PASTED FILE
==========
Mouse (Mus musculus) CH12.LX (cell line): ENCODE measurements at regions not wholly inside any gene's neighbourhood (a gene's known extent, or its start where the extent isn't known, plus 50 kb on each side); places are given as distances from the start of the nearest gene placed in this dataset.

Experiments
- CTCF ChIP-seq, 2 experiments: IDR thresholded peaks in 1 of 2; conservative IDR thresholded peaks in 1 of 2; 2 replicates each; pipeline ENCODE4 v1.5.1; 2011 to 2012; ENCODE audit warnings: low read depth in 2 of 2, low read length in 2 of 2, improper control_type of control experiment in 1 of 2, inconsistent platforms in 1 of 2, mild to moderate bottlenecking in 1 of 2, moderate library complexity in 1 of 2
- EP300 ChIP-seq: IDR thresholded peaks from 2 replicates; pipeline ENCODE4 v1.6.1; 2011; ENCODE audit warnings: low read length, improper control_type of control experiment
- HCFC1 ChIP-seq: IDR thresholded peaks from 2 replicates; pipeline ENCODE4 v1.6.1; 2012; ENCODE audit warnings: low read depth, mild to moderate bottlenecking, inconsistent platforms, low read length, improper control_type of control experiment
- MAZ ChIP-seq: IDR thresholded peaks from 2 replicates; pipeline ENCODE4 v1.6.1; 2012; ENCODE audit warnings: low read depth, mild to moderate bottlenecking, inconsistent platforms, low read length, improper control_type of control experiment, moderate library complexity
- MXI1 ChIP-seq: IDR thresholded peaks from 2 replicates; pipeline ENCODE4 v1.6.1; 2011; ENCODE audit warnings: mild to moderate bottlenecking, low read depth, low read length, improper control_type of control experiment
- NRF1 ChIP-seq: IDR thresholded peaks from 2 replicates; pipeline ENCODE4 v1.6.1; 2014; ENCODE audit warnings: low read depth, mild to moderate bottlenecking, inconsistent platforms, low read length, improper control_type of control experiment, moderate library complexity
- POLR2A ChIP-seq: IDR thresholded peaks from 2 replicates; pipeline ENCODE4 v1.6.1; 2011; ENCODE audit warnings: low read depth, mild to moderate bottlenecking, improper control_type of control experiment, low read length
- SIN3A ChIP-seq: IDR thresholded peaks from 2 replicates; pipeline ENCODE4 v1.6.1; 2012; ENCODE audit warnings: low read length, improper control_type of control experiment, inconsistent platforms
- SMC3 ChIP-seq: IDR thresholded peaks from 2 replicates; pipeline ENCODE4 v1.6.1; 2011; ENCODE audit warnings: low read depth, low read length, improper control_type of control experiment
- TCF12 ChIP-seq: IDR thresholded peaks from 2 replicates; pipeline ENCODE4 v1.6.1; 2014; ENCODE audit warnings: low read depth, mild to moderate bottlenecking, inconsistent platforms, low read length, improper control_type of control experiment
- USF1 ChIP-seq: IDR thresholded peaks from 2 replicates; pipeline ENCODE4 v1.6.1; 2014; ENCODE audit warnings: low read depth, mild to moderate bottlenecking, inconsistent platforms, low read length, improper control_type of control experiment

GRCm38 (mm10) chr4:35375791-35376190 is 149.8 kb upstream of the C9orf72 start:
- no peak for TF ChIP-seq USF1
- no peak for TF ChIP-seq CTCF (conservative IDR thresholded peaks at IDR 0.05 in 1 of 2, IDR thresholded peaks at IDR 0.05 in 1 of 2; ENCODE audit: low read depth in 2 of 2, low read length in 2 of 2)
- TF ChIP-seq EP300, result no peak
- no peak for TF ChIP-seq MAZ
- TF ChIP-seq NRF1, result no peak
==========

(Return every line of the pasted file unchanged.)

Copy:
Mouse (Mus musculus) CH12.LX (cell line): ENCODE measurements at regions not wholly inside any gene's neighbourhood (a gene's known extent, or its start where the extent isn't known, plus 50 kb on each side); places are given as distances from the start of the nearest gene placed in this dataset.

Experiments
- CTCF ChIP-seq, 2 experiments: IDR thresholded peaks in 1 of 2; conservative IDR thresholded peaks in 1 of 2; 2 replicates each; pipeline ENCODE4 v1.5.1; 2011 to 2012; ENCODE audit warnings: low read depth in 2 of 2, low read length in 2 of 2, improper control_type of control experiment in 1 of 2, inconsistent platforms in 1 of 2, mild to moderate bottlenecking in 1 of 2, moderate library complexity in 1 of 2
- EP300 ChIP-seq: IDR thresholded peaks from 2 replicates; pipeline ENCODE4 v1.6.1; 2011; ENCODE audit warnings: low read length, improper control_type of control experiment
- HCFC1 ChIP-seq: IDR thresholded peaks from 2 replicates; pipeline ENCODE4 v1.6.1; 2012; ENCODE audit warnings: low read depth, mild to moderate bottlenecking, inconsistent platforms, low read length, improper control_type of control experiment
- MAZ ChIP-seq: IDR thresholded peaks from 2 replicates; pipeline ENCODE4 v1.6.1; 2012; ENCODE audit warnings: low read depth, mild to moderate bottlenecking, inconsistent platforms, low read length, improper control_type of control experiment, moderate library complexity
- MXI1 ChIP-seq: IDR thresholded peaks from 2 replicates; pipeline ENCODE4 v1.6.1; 2011; ENCODE audit warnings: mild to moderate bottlenecking, low read depth, low read length, improper control_type of control experiment
- NRF1 ChIP-seq: IDR thresholded peaks from 2 replicates; pipeline ENCODE4 v1.6.1; 2014; ENCODE audit warnings: low read depth, mild to moderate bottlenecking, inconsistent platforms, low read length, improper control_type of control experiment, moderate library complexity
- POLR2A ChIP-seq: IDR thresholded peaks from 2 replicates; pipeline ENCODE4 v1.6.1; 2011; ENCODE audit warnings: low read depth, mild to moderate bottlenecking, improper control_type of control experiment, low read length
- SIN3A ChIP-seq: IDR thresholded peaks from 2 replicates; pipeline ENCODE4 v1.6.1; 2012; ENCODE audit warnings: low read length, improper control_type of control experiment, inconsistent platforms
- SMC3 ChIP-seq: IDR thresholded peaks from 2 replicates; pipeline ENCODE4 v1.6.1; 2011; ENCODE audit warnings: low read depth, low read length, improper control_type of control experiment
- TCF12 ChIP-seq: IDR thresholded peaks from 2 replicates; pipeline ENCODE4 v1.6.1; 2014; ENCODE audit warnings: low read depth, mild to moderate bottlenecking, inconsistent platforms, low read length, improper control_type of control experiment
- USF1 ChIP-seq: IDR thresholded peaks from 2 replicates; pipeline ENCODE4 v1.6.1; 2014; ENCODE audit warnings: low read depth, mild to moderate bottlenecking, inconsistent platforms, low read length, improper control_type of control experiment

GRCm38 (mm10) chr4:35375791-35376190 is 149.8 kb upstream of the C9orf72 start:
- no peak for TF ChIP-seq USF1
- no peak for TF ChIP-seq CTCF (conservative IDR thresholded peaks at IDR 0.05 in 1 of 2, IDR thresholded peaks at IDR 0.05 in 1 of 2; ENCODE audit: low read depth in 2 of 2, low read length in 2 of 2)
- TF ChIP-seq EP300, result no peak
- no peak for TF ChIP-seq MAZ
- TF ChIP-seq NRF1, result no peak